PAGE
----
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Fundamentally Wrong About Fundamental Rights

Constitutional Commentary, 2006

UCLA School of Law Research Paper No. 06-26

12 Pages Posted: 17 May 2006  

Adam Winkler

University of California, Los Angeles (UCLA) - School of Law

Abstract

This short essay argues that the traditional and often repeated notion that laws burdening fundamental rights receive strict scrutiny is wrong. Many fundamental rights are not protected by strict scrutiny but by lesser standards or by categorical rules. Even rights, such as speech, free exercise of religion, and privacy, which do trigger strict scrutiny only do so occasionally; in many speech, religion, and privacy cases, the courts require the government to meet far less burdensome standards. In short, fundamental rights are governed by strict scrutiny only some of the time.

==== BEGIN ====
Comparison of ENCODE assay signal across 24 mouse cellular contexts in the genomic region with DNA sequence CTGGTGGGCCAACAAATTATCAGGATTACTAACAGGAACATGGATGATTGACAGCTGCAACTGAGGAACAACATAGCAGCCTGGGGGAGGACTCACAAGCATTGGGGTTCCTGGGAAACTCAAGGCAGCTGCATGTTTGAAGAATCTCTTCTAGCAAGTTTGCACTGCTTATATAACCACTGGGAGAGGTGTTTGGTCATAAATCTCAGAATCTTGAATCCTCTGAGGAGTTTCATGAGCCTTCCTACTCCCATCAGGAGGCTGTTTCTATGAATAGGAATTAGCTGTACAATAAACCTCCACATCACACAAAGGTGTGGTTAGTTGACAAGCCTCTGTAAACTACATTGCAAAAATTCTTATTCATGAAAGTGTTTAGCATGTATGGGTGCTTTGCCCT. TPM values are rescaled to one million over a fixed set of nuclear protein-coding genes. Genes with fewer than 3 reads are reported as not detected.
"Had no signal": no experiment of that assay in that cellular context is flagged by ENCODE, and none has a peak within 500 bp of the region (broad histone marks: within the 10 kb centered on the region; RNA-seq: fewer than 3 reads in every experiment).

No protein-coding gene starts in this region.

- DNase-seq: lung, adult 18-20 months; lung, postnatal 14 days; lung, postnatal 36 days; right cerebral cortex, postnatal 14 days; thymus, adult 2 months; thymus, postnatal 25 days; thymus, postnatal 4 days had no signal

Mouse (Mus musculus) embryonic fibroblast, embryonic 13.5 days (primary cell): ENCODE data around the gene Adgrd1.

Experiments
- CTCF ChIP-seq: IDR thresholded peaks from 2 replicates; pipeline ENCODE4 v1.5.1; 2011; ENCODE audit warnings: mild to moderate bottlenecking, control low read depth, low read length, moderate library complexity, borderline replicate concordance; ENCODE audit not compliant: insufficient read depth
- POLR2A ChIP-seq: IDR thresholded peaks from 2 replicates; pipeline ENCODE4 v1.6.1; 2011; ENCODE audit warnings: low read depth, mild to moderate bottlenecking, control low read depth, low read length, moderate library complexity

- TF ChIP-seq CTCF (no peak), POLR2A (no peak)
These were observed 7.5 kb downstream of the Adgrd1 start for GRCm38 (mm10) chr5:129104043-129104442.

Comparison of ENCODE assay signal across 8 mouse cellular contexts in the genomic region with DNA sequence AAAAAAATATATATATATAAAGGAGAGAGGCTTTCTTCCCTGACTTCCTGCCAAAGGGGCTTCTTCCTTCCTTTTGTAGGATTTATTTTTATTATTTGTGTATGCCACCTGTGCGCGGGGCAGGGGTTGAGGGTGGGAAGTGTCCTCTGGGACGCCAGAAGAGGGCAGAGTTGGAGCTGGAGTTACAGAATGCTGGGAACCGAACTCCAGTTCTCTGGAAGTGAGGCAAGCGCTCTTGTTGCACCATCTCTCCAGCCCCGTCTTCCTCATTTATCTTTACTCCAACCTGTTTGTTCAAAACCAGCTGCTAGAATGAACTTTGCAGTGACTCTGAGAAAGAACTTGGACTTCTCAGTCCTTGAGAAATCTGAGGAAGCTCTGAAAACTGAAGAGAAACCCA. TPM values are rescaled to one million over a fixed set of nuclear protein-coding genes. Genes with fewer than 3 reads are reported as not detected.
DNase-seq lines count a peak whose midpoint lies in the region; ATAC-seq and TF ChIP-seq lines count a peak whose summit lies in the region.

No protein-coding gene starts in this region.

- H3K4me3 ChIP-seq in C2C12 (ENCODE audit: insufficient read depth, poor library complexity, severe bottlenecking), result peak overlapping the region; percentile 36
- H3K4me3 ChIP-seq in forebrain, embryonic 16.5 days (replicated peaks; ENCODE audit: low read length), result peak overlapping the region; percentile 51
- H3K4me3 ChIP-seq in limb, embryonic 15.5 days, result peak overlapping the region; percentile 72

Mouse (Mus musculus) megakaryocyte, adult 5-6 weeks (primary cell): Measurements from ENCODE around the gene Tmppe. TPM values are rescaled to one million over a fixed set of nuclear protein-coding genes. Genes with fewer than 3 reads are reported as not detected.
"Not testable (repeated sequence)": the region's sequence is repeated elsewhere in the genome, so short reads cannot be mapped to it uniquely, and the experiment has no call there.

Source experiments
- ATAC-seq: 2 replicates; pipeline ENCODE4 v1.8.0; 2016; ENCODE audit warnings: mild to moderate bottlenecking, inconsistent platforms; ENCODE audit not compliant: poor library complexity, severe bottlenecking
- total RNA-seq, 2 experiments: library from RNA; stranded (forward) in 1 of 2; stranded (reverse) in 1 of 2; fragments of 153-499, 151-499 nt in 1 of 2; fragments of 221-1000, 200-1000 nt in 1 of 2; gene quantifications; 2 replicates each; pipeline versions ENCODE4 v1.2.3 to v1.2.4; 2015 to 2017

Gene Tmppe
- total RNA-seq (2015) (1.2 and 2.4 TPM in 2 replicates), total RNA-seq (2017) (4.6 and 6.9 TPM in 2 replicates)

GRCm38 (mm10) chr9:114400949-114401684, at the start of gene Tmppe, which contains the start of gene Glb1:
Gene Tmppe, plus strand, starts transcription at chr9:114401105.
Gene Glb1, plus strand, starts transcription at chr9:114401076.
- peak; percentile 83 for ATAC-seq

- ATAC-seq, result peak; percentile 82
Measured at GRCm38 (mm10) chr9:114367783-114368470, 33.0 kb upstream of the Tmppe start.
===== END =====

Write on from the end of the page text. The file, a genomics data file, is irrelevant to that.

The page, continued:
Keywords: fundamental rights, strict scrutiny

Suggested Citation

Winkler, Adam, Fundamentally Wrong About Fundamental Rights. Constitutional Commentary, 2006; UCLA School of Law Research Paper No. 06-26. Available at SSRN: https://ssrn.com/abstract=902673

Adam Winkler (Contact Author)

University of California, Los Angeles (UCLA) - School of Law ( email )

385 Charles E. Young Dr. East
Room 1242
Los Angeles, CA 90095-1476
United States

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